It is a bit warmer down here. I currently use a plug-in, oil-filled, electric radiator (those things are awesome, BTW). It is my sole source of heat, and can heat my tiny little place for only about $20/month. But then again my current place is REALLY tiny.

    I've used those heaters before when I've rented small places - they're definitely my favorite form of electric heat. I will pick one up next time I see one at a thrift store just to have as a backup, perhaps just for the least cold-tolerant of my housemates to avoid heating the entire house too much.

    It is so funny that you mentioned solar space heaters built from aluminium cans... I am in the middle of designing a home-built space heater following exactly the same method, which I hope to install this winter in the little outbuilding in which I know live. This heater will be a test run for two similar ones I plan to install on the main house. There are some good examples of this same type of DIY space heater on YouTube.

    Yep! I have watched all the videos Paul has ever posted on YouTube and numerous others on subjects that have caught my interest. My options are a bit limited with the house being a rental that I can't modify. My own house one day will have rocket stoves built in.

    Good luck finding the right partners to make the journey with you!

    Thanks, but I'd be quite happy to find just one!
    9 years ago

    Matthew Nistico wrote:I am not the partner you are seeking

    Aww shucks. Well I didn't think it would be that easy!

    I am curious where is this property with the ancient house and the forests and the spring in the basement? Sounds lovely. Could you post some photos?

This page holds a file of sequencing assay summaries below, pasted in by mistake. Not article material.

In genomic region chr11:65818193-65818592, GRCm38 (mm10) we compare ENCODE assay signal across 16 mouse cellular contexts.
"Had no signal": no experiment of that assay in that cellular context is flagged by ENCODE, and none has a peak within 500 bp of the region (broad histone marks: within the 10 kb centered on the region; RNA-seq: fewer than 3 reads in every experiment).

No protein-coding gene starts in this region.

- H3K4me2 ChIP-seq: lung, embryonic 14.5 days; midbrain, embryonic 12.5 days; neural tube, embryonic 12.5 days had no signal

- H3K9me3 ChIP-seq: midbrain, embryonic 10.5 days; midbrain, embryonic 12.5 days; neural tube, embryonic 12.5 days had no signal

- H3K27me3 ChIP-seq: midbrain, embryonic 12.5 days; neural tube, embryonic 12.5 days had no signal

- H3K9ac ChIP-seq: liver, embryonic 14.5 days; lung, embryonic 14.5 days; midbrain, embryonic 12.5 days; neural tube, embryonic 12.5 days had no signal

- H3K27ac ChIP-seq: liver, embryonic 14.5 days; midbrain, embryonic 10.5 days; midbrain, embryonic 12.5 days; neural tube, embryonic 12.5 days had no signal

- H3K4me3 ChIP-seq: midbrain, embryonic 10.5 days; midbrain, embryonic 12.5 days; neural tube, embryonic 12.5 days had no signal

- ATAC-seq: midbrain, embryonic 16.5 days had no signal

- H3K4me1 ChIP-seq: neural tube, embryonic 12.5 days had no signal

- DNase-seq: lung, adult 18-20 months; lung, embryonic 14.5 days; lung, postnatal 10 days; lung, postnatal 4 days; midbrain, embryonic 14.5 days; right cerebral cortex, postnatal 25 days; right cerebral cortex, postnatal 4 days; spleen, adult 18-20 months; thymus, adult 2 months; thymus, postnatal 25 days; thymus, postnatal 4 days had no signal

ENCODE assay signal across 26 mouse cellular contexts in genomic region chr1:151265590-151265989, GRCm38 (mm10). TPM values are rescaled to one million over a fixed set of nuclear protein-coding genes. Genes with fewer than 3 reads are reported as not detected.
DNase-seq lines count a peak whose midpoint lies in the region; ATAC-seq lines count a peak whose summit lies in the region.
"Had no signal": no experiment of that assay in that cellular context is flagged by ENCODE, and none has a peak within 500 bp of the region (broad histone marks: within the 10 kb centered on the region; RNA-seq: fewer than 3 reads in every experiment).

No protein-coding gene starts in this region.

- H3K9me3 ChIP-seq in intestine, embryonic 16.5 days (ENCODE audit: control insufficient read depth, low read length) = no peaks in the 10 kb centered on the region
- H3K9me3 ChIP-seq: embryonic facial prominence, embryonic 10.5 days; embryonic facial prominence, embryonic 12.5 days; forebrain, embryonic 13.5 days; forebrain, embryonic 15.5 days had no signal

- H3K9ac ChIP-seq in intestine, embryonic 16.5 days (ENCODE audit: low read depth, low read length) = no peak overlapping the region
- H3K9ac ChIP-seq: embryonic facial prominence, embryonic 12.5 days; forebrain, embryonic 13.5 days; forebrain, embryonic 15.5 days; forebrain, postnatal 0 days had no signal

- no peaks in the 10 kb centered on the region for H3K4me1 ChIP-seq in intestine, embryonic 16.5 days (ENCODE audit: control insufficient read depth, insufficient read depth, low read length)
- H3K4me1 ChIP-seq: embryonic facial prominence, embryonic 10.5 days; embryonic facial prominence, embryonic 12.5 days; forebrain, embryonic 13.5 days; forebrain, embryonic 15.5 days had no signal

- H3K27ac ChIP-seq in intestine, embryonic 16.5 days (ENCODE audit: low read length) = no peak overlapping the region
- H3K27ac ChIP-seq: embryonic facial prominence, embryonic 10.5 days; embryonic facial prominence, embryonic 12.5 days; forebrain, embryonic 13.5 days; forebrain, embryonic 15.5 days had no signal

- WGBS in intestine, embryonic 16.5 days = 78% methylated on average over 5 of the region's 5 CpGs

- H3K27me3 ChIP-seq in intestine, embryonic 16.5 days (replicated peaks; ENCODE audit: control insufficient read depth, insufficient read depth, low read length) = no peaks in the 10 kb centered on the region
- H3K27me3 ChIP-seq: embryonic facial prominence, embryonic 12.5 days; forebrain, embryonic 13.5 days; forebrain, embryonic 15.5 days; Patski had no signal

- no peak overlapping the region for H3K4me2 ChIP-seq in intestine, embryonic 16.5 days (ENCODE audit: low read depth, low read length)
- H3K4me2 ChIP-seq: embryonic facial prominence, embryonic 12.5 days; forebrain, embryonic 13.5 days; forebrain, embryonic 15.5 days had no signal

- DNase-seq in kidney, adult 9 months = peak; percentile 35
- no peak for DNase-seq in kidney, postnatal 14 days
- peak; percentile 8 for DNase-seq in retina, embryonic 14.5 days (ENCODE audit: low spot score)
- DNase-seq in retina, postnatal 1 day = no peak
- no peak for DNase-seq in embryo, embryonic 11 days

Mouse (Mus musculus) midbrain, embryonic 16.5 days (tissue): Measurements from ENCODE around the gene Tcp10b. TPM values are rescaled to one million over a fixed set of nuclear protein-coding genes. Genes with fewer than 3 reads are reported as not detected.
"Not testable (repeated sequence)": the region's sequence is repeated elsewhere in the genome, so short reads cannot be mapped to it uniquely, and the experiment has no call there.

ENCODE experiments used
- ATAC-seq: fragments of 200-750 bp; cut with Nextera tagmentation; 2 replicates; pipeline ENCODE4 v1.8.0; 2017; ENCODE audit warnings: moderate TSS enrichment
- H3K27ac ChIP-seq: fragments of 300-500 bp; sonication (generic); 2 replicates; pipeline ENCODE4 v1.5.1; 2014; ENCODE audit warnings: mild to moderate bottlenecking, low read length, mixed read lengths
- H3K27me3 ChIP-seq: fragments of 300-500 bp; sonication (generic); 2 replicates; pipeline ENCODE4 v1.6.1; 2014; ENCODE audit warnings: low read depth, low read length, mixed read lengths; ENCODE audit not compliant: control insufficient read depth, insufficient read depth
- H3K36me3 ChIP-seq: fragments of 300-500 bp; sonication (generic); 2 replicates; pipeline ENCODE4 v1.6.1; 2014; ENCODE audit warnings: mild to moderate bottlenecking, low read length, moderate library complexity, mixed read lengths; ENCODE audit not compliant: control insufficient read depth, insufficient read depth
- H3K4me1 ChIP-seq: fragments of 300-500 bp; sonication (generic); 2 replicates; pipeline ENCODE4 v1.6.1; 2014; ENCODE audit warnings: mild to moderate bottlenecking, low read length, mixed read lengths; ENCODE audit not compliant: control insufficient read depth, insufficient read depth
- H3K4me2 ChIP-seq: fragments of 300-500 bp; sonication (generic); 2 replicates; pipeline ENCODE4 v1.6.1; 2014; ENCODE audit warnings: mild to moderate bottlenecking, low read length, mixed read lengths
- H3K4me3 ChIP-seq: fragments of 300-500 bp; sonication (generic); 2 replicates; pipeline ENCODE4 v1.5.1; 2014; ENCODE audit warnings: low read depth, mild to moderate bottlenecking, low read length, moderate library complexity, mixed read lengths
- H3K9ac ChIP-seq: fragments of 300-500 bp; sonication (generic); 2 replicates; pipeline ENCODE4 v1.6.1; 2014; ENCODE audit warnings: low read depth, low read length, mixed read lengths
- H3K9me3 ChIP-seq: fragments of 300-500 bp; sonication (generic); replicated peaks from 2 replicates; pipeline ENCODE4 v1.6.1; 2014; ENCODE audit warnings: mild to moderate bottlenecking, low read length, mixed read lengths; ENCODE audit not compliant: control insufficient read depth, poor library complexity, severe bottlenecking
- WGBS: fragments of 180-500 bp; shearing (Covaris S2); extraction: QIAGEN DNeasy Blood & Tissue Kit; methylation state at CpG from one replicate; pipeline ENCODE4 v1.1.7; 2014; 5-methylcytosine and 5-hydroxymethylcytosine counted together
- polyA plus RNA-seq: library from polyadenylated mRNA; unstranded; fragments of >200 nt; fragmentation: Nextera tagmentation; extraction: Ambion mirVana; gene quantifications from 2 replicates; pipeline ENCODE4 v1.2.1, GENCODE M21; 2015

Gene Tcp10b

It is actually on the northwest edge of Frederick. A half mile down the road towards town are townhouses and developments. This is a nice secluded spot that's surprisingly close to town, for a good price. Most people aren't into places this old I guess, but it's right up my alley, and the perfect spot to have a "practice homestead" while I continue working and saving up money to eventually invest in my own much more isolated land, where I'll build my own house and live life on my own terms. I've got some savings building up for that already, but I'll be here for the next year and possibly beyond becoming as well-practiced and prepared as I can first. My housemates are trying to be as sparing as they can with the electric, we're using kerosene lamps and so far heating exclusively with wood, though there's also an oil-burning furnace. I think I will also try to make one of those solar heaters using old soda cans... I plan on building a chicken coop and raising chickens come spring, planting food and wildflowers like a madman, and probably raising bees as well. I'll have to figure out what else I can manage as I go, I'm sure to think of a lot more plans over the winter!

    Here are some pictures that I took this morning:

    The house (original portion (what is visible in pictures) is thick stone, addition is cement block, the whole lot is covered in stucco):

    Ivy-covered tree in the yard (in the summer I will hang a hammock up in the center of this and sleep under the stars!):

    Paths through the woods:

    Little bit of wood managed to chop in a day with an axe so far...it's really not much but I'm not yet very exercised with an axe! (I'm deliberately trying to NOT use any power tools like a chainsaw):

    Bridge over creek to the mailbox:


    Woodstove & fireplace:

    10 years ago
    Hi everyone...

    I've been thinking about starting to raise bees on my property - I plan on planting a lot of food as well as some flowers in the spring and figure that they would make a wonderful addition to help pollination and just to help promote bee life and nature in general. A bit of excess beeswax for making candles and/or honey would be a nice addition too.